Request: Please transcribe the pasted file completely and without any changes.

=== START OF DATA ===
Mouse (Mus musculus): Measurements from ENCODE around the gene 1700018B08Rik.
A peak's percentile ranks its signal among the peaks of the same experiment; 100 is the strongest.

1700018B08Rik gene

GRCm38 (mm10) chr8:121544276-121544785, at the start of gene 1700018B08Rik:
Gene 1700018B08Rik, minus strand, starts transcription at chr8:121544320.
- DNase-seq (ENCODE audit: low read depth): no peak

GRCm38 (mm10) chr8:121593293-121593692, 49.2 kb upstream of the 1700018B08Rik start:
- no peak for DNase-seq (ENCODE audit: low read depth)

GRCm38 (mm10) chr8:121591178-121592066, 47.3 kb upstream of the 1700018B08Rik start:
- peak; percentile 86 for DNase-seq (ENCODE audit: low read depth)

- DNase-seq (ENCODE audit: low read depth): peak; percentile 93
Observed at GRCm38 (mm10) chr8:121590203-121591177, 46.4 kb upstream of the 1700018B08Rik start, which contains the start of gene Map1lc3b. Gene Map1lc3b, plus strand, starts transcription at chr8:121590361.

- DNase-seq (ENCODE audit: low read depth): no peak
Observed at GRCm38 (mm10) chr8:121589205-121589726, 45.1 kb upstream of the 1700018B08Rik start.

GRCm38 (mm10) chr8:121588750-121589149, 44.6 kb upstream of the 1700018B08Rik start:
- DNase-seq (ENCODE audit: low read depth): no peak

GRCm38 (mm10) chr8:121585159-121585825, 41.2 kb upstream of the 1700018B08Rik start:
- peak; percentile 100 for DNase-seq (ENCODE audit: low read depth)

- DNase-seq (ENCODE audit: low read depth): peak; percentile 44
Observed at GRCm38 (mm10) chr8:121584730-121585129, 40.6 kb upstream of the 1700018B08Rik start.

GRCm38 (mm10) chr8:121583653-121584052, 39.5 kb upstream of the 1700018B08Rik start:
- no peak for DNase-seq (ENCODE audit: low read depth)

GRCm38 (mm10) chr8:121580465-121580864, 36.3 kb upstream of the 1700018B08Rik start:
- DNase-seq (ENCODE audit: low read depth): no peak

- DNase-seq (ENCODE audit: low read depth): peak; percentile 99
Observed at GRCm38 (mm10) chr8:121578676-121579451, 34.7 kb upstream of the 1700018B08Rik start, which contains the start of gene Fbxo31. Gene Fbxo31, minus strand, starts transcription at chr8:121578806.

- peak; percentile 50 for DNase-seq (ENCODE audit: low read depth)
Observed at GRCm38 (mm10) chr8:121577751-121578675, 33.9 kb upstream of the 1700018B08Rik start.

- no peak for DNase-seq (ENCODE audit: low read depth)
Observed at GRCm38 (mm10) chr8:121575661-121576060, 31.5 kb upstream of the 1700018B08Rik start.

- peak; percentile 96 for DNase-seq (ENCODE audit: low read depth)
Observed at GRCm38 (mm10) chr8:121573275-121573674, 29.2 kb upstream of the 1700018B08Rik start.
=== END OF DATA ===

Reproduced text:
Mouse (Mus musculus): Measurements from ENCODE around the gene 1700018B08Rik.
A peak's percentile ranks its signal among the peaks of the same experiment; 100 is the strongest.

1700018B08Rik gene

GRCm38 (mm10) chr8:121544276-121544785, at the start of gene 1700018B08Rik:
Gene 1700018B08Rik, minus strand, starts transcription at chr8:121544320.
- DNase-seq (ENCODE audit: low read depth): no peak

GRCm38 (mm10) chr8:121593293-121593692, 49.2 kb upstream of the 1700018B08Rik start:
- no peak for DNase-seq (ENCODE audit: low read depth)

GRCm38 (mm10) chr8:121591178-121592066, 47.3 kb upstream of the 1700018B08Rik start:
- peak; percentile 86 for DNase-seq (ENCODE audit: low read depth)

- DNase-seq (ENCODE audit: low read depth): peak; percentile 93
Observed at GRCm38 (mm10) chr8:121590203-121591177, 46.4 kb upstream of the 1700018B08Rik start, which contains the start of gene Map1lc3b. Gene Map1lc3b, plus strand, starts transcription at chr8:121590361.

- DNase-seq (ENCODE audit: low read depth): no peak
Observed at GRCm38 (mm10) chr8:121589205-121589726, 45.1 kb upstream of the 1700018B08Rik start.

GRCm38 (mm10) chr8:121588750-121589149, 44.6 kb upstream of the 1700018B08Rik start:
- DNase-seq (ENCODE audit: low read depth): no peak

GRCm38 (mm10) chr8:121585159-121585825, 41.2 kb upstream of the 1700018B08Rik start:
- peak; percentile 100 for DNase-seq (ENCODE audit: low read depth)

- DNase-seq (ENCODE audit: low read depth): peak; percentile 44
Observed at GRCm38 (mm10) chr8:121584730-121585129, 40.6 kb upstream of the 1700018B08Rik start.

GRCm38 (mm10) chr8:121583653-121584052, 39.5 kb upstream of the 1700018B08Rik start:
- no peak for DNase-seq (ENCODE audit: low read depth)

GRCm38 (mm10) chr8:121580465-121580864, 36.3 kb upstream of the 1700018B08Rik start:
- DNase-seq (ENCODE audit: low read depth): no peak

- DNase-seq (ENCODE audit: low read depth): peak; percentile 99
Observed at GRCm38 (mm10) chr8:121578676-121579451, 34.7 kb upstream of the 1700018B08Rik start, which contains the start of gene Fbxo31. Gene Fbxo31, minus strand, starts transcription at chr8:121578806.

- peak; percentile 50 for DNase-seq (ENCODE audit: low read depth)
Observed at GRCm38 (mm10) chr8:121577751-121578675, 33.9 kb upstream of the 1700018B08Rik start.

- no peak for DNase-seq (ENCODE audit: low read depth)
Observed at GRCm38 (mm10) chr8:121575661-121576060, 31.5 kb upstream of the 1700018B08Rik start.

- peak; percentile 96 for DNase-seq (ENCODE audit: low read depth)
Observed at GRCm38 (mm10) chr8:121573275-121573674, 29.2 kb upstream of the 1700018B08Rik start.